Part of the fun of post-apocalyptic science fiction is that through vicarious experience of the hero’s adventures in the future world the author has created, you can imagine what you would do if you were the last man on Earth. Once Jeffson resigns himself to the fact that he is humanity’s sole survivor, what he chooses to do with his alone time is simply ridiculous. Shiel makes a lame attempt at philosophical depth by setting up a symbolic dichotomy between black and white, good and evil, God and the devil. This spiritual conflict is too simplistic to be taken seriously and is never fully explored enough to matter. I wish I could complain about the second half of the book, which is just as annoying as the first, but to do so would be to give away the novel’s only surprise.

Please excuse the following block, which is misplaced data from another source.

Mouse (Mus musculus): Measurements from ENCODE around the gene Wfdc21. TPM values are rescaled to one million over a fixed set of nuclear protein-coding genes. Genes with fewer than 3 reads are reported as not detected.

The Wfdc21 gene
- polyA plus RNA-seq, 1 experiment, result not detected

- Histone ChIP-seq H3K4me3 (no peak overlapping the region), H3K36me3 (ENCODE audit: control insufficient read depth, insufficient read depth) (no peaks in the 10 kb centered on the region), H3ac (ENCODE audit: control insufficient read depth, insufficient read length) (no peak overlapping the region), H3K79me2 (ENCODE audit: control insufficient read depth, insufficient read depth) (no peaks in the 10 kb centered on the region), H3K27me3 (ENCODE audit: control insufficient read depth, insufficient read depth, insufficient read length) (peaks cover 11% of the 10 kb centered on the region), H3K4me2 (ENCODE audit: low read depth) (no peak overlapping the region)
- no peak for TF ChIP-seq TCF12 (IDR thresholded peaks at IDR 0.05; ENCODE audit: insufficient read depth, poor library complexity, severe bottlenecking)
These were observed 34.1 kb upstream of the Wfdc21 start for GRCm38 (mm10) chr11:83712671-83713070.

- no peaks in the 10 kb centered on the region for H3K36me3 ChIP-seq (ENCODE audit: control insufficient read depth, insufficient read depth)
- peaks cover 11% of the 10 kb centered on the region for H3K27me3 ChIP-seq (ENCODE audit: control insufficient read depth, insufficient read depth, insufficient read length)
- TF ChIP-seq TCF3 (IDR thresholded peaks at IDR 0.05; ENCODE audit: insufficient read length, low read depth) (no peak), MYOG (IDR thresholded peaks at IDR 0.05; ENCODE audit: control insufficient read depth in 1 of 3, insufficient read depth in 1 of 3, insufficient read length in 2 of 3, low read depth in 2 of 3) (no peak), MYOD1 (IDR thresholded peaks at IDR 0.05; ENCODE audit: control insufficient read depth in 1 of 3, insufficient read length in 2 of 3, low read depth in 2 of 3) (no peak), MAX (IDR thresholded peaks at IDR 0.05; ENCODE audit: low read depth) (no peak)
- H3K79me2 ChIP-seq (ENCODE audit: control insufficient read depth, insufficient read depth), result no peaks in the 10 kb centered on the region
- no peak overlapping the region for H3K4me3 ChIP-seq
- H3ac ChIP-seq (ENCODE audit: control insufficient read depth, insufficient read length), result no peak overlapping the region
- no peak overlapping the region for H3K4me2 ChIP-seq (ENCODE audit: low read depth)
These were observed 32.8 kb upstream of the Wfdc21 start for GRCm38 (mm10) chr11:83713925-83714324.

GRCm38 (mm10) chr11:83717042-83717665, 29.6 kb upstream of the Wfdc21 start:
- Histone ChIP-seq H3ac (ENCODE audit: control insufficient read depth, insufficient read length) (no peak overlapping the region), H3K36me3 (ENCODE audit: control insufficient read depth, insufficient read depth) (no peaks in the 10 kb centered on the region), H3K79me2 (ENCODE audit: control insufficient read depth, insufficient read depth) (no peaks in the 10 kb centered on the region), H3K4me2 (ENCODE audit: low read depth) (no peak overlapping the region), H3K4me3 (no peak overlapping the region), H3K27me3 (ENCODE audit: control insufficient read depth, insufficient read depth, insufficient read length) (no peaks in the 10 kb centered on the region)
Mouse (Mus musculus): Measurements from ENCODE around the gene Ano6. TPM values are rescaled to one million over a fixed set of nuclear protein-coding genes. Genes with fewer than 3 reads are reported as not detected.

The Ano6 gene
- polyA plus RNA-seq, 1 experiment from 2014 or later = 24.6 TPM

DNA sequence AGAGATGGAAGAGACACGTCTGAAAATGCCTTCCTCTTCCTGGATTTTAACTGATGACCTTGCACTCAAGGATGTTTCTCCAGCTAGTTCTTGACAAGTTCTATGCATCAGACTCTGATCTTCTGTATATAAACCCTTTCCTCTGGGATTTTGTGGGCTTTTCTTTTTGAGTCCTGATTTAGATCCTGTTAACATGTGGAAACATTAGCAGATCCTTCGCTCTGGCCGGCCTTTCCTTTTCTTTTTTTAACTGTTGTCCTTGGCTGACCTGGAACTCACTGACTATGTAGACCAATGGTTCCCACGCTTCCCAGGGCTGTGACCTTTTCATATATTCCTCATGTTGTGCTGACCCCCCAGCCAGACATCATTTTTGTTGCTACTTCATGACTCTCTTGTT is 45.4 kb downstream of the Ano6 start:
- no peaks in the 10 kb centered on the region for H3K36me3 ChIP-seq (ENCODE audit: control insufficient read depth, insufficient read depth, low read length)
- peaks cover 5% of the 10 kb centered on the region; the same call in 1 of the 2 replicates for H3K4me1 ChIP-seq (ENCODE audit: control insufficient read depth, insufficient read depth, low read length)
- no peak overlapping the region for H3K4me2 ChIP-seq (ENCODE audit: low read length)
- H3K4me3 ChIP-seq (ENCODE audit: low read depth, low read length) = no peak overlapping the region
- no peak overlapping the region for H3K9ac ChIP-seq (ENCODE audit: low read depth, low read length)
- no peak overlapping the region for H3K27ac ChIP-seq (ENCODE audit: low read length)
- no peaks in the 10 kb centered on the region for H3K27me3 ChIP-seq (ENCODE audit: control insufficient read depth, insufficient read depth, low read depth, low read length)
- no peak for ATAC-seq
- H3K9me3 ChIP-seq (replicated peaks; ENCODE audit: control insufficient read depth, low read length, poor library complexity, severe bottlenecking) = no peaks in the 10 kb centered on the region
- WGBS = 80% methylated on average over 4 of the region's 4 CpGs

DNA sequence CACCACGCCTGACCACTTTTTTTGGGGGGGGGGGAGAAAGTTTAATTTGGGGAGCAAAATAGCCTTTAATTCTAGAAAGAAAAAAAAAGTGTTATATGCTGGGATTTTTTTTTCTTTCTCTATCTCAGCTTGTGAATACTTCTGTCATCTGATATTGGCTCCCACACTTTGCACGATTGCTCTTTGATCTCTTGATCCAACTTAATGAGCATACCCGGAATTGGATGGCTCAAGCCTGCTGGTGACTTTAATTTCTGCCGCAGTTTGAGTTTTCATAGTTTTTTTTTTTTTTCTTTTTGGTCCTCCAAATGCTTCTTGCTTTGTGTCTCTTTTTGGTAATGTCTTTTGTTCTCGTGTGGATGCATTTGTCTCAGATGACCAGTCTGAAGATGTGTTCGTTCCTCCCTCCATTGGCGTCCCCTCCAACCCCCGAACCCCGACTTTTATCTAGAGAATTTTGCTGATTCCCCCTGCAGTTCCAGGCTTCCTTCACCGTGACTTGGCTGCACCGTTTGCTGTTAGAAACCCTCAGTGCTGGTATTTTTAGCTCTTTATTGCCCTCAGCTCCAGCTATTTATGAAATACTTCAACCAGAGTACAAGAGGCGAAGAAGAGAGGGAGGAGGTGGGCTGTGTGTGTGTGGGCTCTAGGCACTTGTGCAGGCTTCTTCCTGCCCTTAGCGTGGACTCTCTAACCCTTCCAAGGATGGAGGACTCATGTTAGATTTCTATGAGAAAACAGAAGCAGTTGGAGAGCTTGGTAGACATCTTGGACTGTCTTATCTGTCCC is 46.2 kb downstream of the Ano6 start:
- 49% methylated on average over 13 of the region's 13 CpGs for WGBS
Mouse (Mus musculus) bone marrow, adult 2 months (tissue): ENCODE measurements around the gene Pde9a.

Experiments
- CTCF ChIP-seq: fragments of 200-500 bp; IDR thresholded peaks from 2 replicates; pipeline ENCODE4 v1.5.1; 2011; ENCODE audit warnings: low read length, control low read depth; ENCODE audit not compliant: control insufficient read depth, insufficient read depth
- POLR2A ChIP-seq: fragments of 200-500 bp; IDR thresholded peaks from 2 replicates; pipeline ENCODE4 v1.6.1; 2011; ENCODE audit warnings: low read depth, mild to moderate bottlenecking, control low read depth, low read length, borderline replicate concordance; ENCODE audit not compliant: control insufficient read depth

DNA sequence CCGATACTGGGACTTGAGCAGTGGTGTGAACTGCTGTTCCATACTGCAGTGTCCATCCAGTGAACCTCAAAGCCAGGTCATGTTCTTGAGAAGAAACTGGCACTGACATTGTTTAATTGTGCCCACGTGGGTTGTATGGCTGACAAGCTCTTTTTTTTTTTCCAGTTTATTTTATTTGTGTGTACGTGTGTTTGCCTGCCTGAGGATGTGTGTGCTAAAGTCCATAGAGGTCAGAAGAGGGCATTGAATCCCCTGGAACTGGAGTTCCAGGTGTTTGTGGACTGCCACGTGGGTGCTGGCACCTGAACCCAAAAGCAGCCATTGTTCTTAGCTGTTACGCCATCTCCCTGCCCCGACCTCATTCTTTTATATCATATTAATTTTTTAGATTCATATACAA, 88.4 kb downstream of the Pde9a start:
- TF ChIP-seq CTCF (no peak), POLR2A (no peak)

The Purple Cloud takes itself too seriously to be much fun, yet its attempts to be profound come across as silly. Even worse, it commits the sin of being boring. It may have been innovative for its day, but today’s readers will likely find it dull and disappointing.
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Thursday, September 15, 2016

The Visionary Mayan Queen: Yohl Ik’nal of Palenque by Leonide Martin



Historically authentic, but gratuitously mystic